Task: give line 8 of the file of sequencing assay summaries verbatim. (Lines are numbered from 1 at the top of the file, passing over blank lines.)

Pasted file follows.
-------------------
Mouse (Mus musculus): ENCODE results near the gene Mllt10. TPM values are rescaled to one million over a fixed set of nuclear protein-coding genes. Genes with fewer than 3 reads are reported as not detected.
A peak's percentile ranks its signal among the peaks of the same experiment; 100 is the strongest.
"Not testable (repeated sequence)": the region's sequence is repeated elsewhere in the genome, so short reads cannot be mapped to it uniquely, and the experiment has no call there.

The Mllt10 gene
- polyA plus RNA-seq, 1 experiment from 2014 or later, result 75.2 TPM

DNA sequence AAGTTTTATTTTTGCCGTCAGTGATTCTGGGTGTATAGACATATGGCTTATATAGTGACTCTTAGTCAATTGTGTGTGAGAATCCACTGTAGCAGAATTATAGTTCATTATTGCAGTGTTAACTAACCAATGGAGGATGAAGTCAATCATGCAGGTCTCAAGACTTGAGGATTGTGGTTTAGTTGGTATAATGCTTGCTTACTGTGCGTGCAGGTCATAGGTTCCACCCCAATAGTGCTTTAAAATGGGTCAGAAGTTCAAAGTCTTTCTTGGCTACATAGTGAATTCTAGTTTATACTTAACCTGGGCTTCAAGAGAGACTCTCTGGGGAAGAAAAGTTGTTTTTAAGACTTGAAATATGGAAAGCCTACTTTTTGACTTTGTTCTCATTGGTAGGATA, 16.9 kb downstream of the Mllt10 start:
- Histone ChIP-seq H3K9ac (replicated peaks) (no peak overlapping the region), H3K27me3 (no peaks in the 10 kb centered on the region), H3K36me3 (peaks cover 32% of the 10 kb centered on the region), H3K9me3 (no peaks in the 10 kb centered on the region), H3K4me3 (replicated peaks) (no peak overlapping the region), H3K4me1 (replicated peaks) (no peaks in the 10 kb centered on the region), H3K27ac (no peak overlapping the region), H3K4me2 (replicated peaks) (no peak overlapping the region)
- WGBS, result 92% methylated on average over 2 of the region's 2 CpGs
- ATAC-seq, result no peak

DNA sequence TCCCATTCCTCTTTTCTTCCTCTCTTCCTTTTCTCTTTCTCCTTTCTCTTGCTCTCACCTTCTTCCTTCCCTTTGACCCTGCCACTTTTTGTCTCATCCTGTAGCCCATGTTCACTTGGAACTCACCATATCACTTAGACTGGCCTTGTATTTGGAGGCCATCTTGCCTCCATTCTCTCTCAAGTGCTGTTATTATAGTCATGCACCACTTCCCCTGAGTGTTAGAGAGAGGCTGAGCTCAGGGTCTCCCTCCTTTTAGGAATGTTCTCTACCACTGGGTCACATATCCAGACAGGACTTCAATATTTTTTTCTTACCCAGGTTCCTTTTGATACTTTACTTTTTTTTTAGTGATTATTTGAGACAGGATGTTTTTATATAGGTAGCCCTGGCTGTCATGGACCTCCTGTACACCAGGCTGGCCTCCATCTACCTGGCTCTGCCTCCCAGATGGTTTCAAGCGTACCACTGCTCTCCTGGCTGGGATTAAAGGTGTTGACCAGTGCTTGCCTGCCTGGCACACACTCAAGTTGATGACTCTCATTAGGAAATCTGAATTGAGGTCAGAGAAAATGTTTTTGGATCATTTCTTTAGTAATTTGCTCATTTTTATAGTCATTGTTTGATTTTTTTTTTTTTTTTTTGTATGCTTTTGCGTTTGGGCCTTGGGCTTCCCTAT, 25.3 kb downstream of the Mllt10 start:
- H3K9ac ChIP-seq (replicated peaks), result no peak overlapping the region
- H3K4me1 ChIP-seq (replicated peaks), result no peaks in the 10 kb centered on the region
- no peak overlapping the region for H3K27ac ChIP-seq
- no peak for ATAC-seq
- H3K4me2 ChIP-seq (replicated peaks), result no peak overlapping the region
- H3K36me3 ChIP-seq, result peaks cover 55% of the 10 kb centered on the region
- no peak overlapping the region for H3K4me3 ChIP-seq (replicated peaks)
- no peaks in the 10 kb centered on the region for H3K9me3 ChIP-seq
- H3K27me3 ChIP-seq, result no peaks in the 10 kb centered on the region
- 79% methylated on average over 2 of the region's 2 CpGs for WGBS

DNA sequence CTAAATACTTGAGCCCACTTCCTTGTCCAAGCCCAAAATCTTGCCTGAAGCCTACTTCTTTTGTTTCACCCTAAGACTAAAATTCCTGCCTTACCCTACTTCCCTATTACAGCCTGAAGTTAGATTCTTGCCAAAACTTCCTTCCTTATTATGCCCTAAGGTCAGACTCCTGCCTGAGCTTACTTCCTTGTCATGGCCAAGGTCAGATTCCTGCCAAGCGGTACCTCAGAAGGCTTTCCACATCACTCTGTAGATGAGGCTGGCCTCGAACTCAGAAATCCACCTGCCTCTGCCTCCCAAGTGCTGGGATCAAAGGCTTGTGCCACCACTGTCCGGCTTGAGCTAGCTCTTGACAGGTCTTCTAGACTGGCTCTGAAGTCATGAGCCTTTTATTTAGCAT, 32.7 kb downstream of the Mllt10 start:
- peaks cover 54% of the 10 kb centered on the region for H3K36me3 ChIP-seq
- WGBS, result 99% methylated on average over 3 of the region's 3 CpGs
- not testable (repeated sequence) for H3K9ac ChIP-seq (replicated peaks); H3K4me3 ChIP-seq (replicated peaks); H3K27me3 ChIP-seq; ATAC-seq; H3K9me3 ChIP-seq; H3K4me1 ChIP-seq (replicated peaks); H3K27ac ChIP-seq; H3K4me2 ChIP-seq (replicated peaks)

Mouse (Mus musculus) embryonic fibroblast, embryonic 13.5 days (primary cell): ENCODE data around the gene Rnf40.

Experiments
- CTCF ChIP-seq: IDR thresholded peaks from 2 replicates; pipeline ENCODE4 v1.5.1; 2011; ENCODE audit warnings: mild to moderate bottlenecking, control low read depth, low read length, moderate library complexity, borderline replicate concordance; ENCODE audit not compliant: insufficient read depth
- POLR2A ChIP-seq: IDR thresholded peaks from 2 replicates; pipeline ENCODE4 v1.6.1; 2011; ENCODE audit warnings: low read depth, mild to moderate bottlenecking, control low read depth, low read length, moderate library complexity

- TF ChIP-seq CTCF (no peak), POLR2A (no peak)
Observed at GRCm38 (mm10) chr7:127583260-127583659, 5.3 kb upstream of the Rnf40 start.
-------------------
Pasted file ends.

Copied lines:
- WGBS, result 92% methylated on average over 2 of the region's 2 CpGs